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It was an all-star cast Tuesday morning, Oct. 5, as leaders from the City of Las Cruces and Las Cruces Public Schools joined Tresco Inc. administrators and clients for a breakfast at New Mexico Farm and Ranch Heritage Museum to celebrate National Disability Employment Month, which continues through the end of October.
The city was represented by Assistant City Manager Eric Enriquez, City Councilor Tessa Abeyta-Stuve and Economic Development Coordinator Cilicia Villegas. Attending the breakfast from LCPS were Superintendent Ralph Ramos, Board of Education members Maria Flores and Pamela Cort and Vocational Rehabilitation Counselor Hermila Ortega. Also attending were Mesilla Valley Economic Development Alliance (MVEDA) President and CEO Davin Lopez, American Document Services of Las Cruces owner Rick Jackson, Home Instead owner Buffy Johnson, HUB International Executive Producer Fred Trafton, Leo Lovett of US Bank and Rebecca Rodriguez of Yearout Service, LLC.
Tresco leadership in attendance were President and CEO Chris Boston, Tresco Works Director Luis Rios, Assistant Director of Tresco Works Operations Andy Taylor, COO Sylvia Washington, Director of Community Support Services Analisa Martinez, CFO Bill Harty, Tresco Works Warehouse Manager Pete Jimenez and Community Engagement Manager Stacie Allen and Tresco board member Bill Bornhauser, along with Tresco employees Lydia Hernandez and Les Clary.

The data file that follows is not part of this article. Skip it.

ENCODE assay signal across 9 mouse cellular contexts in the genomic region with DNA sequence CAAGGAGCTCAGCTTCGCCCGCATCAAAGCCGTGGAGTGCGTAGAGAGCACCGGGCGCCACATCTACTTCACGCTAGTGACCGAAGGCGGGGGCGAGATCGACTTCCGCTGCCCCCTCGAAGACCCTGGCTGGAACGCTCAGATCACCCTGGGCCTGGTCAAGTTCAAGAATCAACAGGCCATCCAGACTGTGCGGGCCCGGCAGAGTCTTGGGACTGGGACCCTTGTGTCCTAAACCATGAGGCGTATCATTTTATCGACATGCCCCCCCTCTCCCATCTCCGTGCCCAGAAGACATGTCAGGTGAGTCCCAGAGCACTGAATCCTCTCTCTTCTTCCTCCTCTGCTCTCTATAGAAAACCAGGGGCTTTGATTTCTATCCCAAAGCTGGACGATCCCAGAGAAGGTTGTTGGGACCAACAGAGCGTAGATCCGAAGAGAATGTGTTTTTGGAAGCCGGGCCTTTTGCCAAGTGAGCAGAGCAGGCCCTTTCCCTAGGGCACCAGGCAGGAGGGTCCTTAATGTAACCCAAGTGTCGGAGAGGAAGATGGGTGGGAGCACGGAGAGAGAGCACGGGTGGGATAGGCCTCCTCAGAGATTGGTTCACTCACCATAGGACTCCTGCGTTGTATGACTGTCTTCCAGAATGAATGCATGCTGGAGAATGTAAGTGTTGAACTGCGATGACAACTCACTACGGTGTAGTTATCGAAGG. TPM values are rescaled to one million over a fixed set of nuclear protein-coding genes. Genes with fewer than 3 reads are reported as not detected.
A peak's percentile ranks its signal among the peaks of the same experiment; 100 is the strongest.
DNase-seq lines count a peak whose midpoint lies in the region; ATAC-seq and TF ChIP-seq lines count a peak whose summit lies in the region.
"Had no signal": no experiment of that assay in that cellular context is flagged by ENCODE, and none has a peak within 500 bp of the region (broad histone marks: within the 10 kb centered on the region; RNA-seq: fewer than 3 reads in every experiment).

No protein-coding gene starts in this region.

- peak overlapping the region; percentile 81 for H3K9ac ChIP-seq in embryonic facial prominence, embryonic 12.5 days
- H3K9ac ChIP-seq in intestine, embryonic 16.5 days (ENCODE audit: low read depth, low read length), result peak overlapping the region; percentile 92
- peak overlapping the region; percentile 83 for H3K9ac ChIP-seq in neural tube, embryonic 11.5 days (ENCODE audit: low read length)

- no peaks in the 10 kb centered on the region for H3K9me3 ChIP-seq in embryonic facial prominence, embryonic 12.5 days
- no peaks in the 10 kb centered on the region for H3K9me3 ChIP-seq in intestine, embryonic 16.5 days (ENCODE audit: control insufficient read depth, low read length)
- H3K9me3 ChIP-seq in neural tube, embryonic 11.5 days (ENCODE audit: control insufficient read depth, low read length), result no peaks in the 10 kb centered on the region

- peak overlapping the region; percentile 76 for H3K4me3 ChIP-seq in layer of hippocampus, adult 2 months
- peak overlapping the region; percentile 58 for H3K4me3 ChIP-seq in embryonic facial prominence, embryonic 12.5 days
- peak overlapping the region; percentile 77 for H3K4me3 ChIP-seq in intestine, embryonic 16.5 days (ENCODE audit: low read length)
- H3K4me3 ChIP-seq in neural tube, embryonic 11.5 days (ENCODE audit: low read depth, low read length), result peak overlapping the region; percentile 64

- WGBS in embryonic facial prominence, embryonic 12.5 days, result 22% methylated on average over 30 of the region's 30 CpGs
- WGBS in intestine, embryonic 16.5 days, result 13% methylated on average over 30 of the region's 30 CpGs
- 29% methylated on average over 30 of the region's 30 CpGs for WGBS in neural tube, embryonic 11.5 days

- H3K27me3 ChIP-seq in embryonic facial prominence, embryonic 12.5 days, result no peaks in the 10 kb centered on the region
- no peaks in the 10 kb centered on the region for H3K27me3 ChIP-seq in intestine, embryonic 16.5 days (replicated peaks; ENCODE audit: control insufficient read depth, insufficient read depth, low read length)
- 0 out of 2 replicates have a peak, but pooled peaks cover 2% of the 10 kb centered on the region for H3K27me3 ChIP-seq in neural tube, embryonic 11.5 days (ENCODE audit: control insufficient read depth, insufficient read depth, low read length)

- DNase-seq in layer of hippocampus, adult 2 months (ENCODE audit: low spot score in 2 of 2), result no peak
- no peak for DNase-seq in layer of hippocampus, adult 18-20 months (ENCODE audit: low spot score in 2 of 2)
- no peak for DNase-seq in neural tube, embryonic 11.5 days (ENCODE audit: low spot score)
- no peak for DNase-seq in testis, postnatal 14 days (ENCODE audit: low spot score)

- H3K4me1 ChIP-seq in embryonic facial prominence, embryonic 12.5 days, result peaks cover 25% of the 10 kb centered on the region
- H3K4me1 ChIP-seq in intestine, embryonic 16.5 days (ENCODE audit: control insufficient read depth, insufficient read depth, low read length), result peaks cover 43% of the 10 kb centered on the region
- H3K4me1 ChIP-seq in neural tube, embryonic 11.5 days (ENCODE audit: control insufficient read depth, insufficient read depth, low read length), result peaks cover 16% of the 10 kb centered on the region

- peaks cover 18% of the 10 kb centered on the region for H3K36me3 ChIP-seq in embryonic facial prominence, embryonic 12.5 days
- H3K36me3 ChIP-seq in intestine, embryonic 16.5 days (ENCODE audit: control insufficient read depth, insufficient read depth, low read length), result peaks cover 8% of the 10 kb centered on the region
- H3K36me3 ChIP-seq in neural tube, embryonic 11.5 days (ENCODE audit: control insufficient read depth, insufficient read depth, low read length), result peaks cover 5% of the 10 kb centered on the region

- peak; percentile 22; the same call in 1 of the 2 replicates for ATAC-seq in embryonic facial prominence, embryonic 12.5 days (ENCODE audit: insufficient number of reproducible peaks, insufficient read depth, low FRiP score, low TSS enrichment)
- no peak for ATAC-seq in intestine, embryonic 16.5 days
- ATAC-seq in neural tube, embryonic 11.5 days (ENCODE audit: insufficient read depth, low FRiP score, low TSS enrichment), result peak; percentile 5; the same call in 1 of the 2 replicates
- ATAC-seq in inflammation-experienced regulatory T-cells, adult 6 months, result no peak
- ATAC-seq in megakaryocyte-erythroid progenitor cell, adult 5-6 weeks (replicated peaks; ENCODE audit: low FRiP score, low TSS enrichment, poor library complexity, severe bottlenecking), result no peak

Tresco partners with federal, state and local employers to provide jobs to more than 230 full- and part-time individuals with a variety of disabilities.
Clary, for example, is a repair technician working for the New Mexico Department of Transportation doing maintenance, repair and upkeep on nine highway rest areas. He has a knee injury sustained during his U.S. military service.
Working for Tresco means “finding a job that allows you self-respect,” Clarey said at the Oct. 5 breakfast. “I really care about what I do,” he said. “You never met people so glad to have a job,” he said of the other Tresco employees he works with.
“They are some of the happiest people I’ve ever met. They don’t get handouts,” Clarey said. “They earn every penny of it.”
Jackson said he learned about Tresco while working at White Sands Missile Range.
“When I started my business (American Document Services), that’s the first place I went,” he said. “It’s the best experience I’ve ever had. You talk about somebody dedicated,” Jackson said about his Tresco employees.
Boston also recognized Lydia Hernandez at the breakfast. Hernandez is lead custodian at the U.S. District Court building in Las Cruces. She represented Tresco as one of 50 self-advocates selected from across the country to participate in the annual national SourceAmerica Grassroots Advocacy Conference in April.
Ramos said LCPS is looking forward to working with Tresco in a pilot apprenticeship program that was scheduled to begin in 2020 but was interrupted by the pandemic.
When hiring, Boston encouraged local employers to “think of people with disabilities too. We won’t disappoint,” he said.